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Pena Park + Chalet and Garden of the Countess of Edla
Every garden has its secrets. In this half-day itinerary permanently accompanied by a guide, participants can discover these secrets while walking through the labyrinthine paths of the approximately 85 hectares of the Park of Pena, where various scenes emerge and evolve to awaken a range of emotions. Mysterious refuges where there is always something new to discover appear alongside enigmatic buildings framed by diverse landscaped scenes and exotic botanical collections. A relaxed picnic at Pena Farm precedes the visit to the Chalet of the Countess of Edla, a unique building constructed in full communion with nature.
This itinerary is designed so you can enjoy these wonderful places in a relaxed way. The only thing you have to worry about is enjoying the walk, breathing in the fresh air and taking in the beauty of the countless nooks and crannies to be discovered.
Your experience at Park of Pena begins at the riding ring, a place surrounded by beautiful magnolias where young princes once learned to ride and where tennis was played for the first time in Portugal.
Here you will receive a small snack to keep you going through the first part of the walk.
Temple of Columns / The Warrior Statue / The Queen’s Table
Walking along the winding roads of the park, we are led to discover the Temple of Columns, whose yellow dome supported by twelve columns stands out among the treetops. The Warrior Statue can be seen nearby, including, at its feet, an octagonal table which has taken the name of the Queen's Table because it was one of Queen Amelia's favourite places.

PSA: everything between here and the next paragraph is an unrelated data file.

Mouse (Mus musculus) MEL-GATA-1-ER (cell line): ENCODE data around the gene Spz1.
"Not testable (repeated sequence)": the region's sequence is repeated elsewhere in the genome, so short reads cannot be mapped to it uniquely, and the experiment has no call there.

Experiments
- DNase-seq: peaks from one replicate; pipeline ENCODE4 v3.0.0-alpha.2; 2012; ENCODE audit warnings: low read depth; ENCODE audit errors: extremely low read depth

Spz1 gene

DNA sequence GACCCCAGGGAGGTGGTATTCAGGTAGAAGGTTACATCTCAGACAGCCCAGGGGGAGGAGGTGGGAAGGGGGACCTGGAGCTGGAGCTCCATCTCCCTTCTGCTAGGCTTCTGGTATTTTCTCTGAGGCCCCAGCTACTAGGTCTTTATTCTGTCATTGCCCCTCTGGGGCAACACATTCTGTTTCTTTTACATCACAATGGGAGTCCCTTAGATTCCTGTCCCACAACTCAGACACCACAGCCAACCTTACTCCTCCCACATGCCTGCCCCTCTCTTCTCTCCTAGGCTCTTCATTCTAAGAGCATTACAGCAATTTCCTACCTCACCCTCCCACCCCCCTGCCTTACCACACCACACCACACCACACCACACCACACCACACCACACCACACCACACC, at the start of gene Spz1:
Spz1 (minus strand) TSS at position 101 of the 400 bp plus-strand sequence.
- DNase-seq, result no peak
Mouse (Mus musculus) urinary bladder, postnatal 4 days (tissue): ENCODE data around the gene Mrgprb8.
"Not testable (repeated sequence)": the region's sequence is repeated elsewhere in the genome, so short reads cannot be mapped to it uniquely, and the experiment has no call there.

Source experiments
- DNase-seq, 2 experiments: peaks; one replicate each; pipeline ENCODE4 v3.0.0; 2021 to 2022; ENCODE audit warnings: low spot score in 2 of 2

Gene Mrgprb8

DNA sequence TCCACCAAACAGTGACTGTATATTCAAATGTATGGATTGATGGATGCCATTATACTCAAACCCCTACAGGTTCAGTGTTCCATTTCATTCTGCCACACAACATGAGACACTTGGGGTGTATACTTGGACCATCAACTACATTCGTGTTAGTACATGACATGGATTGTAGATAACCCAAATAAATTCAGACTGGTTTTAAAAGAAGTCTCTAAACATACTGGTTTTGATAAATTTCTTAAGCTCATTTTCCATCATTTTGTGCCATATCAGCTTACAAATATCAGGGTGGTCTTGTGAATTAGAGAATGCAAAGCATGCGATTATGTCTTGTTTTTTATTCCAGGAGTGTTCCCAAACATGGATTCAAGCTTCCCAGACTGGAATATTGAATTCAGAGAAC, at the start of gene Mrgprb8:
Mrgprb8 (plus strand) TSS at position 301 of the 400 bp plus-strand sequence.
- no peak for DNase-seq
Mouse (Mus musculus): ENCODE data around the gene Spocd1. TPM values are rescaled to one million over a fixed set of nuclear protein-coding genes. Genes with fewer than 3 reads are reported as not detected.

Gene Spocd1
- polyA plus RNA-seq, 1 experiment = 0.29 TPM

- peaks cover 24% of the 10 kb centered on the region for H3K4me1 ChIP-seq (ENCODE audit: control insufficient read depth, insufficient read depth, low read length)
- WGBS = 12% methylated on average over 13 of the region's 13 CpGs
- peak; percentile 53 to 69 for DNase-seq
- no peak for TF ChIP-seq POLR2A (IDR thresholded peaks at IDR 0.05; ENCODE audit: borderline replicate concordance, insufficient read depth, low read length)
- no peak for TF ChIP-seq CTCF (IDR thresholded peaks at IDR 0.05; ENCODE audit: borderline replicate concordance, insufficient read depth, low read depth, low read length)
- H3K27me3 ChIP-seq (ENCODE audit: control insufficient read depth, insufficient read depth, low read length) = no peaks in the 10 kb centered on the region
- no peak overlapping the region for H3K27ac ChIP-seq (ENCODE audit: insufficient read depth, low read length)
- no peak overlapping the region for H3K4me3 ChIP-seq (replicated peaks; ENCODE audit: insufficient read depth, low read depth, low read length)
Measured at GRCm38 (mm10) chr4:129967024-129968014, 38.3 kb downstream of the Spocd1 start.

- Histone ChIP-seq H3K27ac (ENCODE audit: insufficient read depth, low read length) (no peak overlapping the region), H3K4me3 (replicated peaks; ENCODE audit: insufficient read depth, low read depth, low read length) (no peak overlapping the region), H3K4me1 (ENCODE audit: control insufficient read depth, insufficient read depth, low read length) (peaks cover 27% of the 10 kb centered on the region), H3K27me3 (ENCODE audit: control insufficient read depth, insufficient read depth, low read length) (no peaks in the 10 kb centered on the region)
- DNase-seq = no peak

Now we will climb to High Cross, the highest point of the Sintra Hills, situated at an altitude of 528 metres. From here and on the subsequent downwards slope you can enjoy some of the most amazing views over the green of the mountain on which the Palace of Pena is situated, and of the meadows to the north, the Cascais coast to the south, and the Atlantic Ocean to the west.
Fountain of the “Preta” / Tank of the Seven Pines
The descent from High Cross leads us back into the trees, among which we can discover secret retreats hidden among the moss such as the Fountain of the 'Preta' and the Tank of Seven Pines. Here you can also savour the magic and sounds of a beautiful beech forest punctuated by rhododendrons and camellias.
Lake of the Shell and Queen’s Fern Valley
Found in this enchanted forest is one of the most exotic valleys in the park, the Queen's Fern Valley, a collection of leafy tree ferns from Australia and New Zealand which emerges to the sound of the water flowing from the Lake of the Shell. The valley is flanked by tall deciduous oaks, which provide these sensitive species with ideal shady conditions throughout the year. The trees' canopies merge at the top, evoking a structure similar to that of the nave of a Gothic cathedral.
Camellia Garden, Manueline Chapel and Tank of the Friars
It is now time to visit the Camellia Garden, the most important collection of these plant species in the Park of Pena, and distinguished as a 'Camellia Garden of Excellence' by the International Camellia Society in 2014. Native to China and Japan, camellias were introduced here by King Ferdinand II in the 1840s. Since then, they have become a symbol of the Sintra winter, the time of the year when they bloom, brightening up the gardens with varied colours and forms. In this garden you will also find the Manueline Chapel and the Tank of the Friars, reminiscent of the ancient wall of the 15th century monastery around which King Ferdinand II designed the Palace of Pena.
Little Birds Fountain and Valley of Lakes